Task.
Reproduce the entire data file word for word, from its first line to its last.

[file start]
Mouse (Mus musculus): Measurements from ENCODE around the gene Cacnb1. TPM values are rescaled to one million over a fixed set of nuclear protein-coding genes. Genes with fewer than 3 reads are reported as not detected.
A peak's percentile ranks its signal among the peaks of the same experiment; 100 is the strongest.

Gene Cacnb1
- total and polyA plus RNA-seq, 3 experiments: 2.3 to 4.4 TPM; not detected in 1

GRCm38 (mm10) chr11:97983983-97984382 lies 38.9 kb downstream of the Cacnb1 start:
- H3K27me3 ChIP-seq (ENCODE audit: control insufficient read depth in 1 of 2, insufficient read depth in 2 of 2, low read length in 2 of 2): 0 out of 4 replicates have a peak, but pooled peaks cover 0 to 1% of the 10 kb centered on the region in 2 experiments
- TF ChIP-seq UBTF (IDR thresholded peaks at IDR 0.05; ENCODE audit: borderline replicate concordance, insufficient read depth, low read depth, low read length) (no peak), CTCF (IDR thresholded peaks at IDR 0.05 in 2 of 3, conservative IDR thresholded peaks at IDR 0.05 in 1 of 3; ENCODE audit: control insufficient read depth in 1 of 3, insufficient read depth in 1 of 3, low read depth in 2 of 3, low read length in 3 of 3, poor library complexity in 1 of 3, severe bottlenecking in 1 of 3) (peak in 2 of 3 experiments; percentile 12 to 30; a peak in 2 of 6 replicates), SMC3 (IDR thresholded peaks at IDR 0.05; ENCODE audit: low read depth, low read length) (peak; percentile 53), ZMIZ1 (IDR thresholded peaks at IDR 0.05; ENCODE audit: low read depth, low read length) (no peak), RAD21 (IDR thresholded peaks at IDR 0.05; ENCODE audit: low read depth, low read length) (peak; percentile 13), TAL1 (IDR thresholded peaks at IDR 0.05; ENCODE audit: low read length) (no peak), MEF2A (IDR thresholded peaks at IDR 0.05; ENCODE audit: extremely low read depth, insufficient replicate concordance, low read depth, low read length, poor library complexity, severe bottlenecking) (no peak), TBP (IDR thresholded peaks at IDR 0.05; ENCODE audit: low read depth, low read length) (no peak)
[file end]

Mouse (Mus musculus): Measurements from ENCODE around the gene Cacnb1. TPM values are rescaled to one million over a fixed set of nuclear protein-coding genes. Genes with fewer than 3 reads are reported as not detected.
A peak's percentile ranks its signal among the peaks of the same experiment; 100 is the strongest.

Gene Cacnb1
- total and polyA plus RNA-seq, 3 experiments: 2.3 to 4.4 TPM; not detected in 1

GRCm38 (mm10) chr11:97983983-97984382 lies 38.9 kb downstream of the Cacnb1 start:
- H3K27me3 ChIP-seq (ENCODE audit: control insufficient read depth in 1 of 2, insufficient read depth in 2 of 2, low read length in 2 of 2): 0 out of 4 replicates have a peak, but pooled peaks cover 0 to 1% of the 10 kb centered on the region in 2 experiments
- TF ChIP-seq UBTF (IDR thresholded peaks at IDR 0.05; ENCODE audit: borderline replicate concordance, insufficient read depth, low read depth, low read length) (no peak), CTCF (IDR thresholded peaks at IDR 0.05 in 2 of 3, conservative IDR thresholded peaks at IDR 0.05 in 1 of 3; ENCODE audit: control insufficient read depth in 1 of 3, insufficient read depth in 1 of 3, low read depth in 2 of 3, low read length in 3 of 3, poor library complexity in 1 of 3, severe bottlenecking in 1 of 3) (peak in 2 of 3 experiments; percentile 12 to 30; a peak in 2 of 6 replicates), SMC3 (IDR thresholded peaks at IDR 0.05; ENCODE audit: low read depth, low read length) (peak; percentile 53), ZMIZ1 (IDR thresholded peaks at IDR 0.05; ENCODE audit: low read depth, low read length) (no peak), RAD21 (IDR thresholded peaks at IDR 0.05; ENCODE audit: low read depth, low read length) (peak; percentile 13), TAL1 (IDR thresholded peaks at IDR 0.05; ENCODE audit: low read length) (no peak), MEF2A (IDR thresholded peaks at IDR 0.05; ENCODE audit: extremely low read depth, insufficient replicate concordance, low read depth, low read length, poor library complexity, severe bottlenecking) (no peak), TBP (IDR thresholded peaks at IDR 0.05; ENCODE audit: low read depth, low read length) (no peak)